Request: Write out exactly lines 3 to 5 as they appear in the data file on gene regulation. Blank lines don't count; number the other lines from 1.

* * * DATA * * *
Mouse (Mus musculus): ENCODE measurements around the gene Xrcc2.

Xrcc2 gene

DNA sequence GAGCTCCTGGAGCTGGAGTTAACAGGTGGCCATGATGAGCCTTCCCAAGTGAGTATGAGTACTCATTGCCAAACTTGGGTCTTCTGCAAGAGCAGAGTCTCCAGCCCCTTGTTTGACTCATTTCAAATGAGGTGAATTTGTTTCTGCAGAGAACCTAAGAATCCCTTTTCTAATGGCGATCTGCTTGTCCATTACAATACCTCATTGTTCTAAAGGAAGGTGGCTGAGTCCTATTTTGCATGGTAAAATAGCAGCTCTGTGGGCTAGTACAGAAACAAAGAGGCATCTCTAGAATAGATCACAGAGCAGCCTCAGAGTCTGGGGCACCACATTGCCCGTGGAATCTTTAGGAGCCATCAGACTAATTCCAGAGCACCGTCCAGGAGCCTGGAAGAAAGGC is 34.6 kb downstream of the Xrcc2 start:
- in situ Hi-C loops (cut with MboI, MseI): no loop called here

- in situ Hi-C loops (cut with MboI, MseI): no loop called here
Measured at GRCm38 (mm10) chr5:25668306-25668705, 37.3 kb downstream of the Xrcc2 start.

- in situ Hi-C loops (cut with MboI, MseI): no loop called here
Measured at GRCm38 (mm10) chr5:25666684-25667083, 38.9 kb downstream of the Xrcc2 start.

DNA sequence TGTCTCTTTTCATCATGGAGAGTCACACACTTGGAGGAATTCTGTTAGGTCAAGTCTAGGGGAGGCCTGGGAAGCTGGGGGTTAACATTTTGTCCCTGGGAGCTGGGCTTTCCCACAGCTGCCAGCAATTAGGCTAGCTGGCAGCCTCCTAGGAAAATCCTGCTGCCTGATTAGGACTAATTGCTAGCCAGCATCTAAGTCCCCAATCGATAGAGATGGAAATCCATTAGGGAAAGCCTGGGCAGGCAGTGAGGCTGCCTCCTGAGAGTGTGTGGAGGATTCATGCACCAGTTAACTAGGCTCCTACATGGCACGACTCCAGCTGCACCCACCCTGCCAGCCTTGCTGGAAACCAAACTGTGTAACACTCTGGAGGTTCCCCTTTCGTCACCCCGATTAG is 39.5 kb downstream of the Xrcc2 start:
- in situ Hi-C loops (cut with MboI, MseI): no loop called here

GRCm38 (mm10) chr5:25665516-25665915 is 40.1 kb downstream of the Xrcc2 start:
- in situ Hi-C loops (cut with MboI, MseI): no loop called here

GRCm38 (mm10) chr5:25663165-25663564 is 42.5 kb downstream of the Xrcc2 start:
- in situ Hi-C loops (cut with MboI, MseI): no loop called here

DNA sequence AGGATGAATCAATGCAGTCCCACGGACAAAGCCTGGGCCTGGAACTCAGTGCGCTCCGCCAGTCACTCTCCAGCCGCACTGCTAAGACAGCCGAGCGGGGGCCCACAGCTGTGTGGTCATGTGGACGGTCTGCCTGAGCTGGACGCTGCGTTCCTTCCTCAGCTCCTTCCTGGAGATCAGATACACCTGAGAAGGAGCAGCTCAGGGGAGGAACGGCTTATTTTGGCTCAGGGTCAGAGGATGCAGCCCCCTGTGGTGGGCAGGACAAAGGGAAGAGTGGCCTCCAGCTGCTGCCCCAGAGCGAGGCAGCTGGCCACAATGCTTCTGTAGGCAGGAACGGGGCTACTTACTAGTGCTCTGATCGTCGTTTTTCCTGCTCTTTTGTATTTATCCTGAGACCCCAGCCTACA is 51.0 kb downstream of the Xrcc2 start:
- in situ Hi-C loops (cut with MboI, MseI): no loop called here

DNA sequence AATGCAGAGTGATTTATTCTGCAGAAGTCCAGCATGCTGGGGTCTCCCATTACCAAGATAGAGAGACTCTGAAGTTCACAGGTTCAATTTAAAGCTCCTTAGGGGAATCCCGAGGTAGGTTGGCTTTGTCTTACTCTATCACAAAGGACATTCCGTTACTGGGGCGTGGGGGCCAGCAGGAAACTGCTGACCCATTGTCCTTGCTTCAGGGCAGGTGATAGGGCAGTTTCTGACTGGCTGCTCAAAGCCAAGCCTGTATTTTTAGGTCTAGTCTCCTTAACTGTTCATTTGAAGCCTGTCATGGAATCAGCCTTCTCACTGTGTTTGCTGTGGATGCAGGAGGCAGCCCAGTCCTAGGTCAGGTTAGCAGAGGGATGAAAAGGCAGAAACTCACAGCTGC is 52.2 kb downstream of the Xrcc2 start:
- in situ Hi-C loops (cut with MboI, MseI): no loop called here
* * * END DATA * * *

DNA sequence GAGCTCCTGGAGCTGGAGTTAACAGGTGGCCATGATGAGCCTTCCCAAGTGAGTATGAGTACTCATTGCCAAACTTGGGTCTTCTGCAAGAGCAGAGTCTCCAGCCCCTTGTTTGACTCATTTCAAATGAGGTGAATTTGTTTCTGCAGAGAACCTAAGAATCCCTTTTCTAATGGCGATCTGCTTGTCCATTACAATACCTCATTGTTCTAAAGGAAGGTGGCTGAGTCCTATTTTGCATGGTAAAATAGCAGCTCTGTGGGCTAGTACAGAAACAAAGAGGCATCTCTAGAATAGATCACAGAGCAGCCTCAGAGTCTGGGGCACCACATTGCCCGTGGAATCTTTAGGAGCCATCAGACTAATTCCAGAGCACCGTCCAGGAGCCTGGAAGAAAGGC is 34.6 kb downstream of the Xrcc2 start:
- in situ Hi-C loops (cut with MboI, MseI): no loop called here

- in situ Hi-C loops (cut with MboI, MseI): no loop called here